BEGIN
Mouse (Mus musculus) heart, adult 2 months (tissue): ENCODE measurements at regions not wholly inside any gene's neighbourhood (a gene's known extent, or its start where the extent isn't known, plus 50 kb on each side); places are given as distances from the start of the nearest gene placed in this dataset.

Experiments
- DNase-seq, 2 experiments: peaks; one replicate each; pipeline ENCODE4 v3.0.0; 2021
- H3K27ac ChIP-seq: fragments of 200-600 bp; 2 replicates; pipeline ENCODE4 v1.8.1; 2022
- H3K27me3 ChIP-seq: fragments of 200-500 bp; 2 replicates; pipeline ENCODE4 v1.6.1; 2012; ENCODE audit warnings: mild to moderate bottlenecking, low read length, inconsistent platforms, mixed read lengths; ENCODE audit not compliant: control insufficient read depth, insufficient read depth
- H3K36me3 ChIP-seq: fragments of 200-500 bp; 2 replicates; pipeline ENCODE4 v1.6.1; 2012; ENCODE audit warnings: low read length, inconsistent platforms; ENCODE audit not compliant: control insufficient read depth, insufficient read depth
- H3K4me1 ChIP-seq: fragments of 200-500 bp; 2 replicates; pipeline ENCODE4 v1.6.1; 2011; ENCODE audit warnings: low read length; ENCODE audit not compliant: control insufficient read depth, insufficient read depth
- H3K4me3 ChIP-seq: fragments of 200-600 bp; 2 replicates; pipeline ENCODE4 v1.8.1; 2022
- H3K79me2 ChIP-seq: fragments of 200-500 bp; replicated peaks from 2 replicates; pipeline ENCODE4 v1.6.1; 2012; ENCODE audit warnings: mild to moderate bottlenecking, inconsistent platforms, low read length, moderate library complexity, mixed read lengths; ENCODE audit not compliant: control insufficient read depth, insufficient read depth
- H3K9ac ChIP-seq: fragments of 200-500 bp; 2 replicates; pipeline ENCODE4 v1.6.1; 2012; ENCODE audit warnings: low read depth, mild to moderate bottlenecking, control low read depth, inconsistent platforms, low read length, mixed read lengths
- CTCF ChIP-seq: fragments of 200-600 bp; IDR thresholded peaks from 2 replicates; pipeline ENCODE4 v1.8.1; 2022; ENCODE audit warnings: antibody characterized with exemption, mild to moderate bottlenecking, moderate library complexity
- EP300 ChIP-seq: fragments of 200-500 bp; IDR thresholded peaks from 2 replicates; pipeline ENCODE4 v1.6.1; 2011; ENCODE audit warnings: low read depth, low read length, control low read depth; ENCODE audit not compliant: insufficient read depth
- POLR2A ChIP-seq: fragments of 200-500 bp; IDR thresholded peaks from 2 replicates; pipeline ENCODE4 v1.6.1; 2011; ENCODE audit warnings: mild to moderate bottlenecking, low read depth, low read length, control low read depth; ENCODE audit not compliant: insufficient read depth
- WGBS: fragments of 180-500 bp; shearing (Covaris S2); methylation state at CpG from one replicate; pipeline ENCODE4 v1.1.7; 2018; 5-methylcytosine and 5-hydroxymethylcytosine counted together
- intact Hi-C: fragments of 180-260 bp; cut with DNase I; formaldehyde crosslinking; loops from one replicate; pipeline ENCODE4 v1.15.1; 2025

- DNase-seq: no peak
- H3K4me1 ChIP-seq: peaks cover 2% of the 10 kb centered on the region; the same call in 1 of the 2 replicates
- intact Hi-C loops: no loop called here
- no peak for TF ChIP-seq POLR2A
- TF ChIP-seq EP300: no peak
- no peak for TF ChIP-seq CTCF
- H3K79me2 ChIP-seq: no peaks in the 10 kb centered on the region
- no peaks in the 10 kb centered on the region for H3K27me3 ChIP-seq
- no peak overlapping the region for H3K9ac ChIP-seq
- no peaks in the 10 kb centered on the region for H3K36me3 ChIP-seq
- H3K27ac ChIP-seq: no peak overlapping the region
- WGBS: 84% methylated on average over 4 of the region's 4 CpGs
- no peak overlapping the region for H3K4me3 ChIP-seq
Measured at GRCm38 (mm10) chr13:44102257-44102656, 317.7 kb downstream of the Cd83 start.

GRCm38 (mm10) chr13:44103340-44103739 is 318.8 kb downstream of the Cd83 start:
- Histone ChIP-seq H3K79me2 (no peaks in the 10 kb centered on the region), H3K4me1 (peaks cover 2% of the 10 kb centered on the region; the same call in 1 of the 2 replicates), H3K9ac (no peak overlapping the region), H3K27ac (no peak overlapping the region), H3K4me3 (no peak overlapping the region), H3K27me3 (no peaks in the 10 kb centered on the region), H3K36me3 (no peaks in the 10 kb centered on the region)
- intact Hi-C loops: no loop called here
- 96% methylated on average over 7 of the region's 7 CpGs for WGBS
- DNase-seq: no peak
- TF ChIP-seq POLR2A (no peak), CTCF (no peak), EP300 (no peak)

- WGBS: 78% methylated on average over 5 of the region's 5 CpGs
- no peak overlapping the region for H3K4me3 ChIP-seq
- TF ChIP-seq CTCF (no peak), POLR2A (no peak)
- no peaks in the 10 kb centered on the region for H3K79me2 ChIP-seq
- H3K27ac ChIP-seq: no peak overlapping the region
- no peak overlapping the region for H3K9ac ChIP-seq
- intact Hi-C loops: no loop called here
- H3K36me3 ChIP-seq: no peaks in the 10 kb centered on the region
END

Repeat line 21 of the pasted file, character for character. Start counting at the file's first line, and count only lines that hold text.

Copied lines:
- no peak for TF ChIP-seq CTCF